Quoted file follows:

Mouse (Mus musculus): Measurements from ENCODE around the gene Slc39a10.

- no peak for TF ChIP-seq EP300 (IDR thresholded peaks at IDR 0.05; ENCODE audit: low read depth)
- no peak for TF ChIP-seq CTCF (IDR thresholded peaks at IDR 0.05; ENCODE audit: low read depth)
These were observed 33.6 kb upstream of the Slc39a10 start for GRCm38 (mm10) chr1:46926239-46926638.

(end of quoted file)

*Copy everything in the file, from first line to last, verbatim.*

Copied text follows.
Mouse (Mus musculus): Measurements from ENCODE around the gene Slc39a10.

- no peak for TF ChIP-seq EP300 (IDR thresholded peaks at IDR 0.05; ENCODE audit: low read depth)
- no peak for TF ChIP-seq CTCF (IDR thresholded peaks at IDR 0.05; ENCODE audit: low read depth)
These were observed 33.6 kb upstream of the Slc39a10 start for GRCm38 (mm10) chr1:46926239-46926638.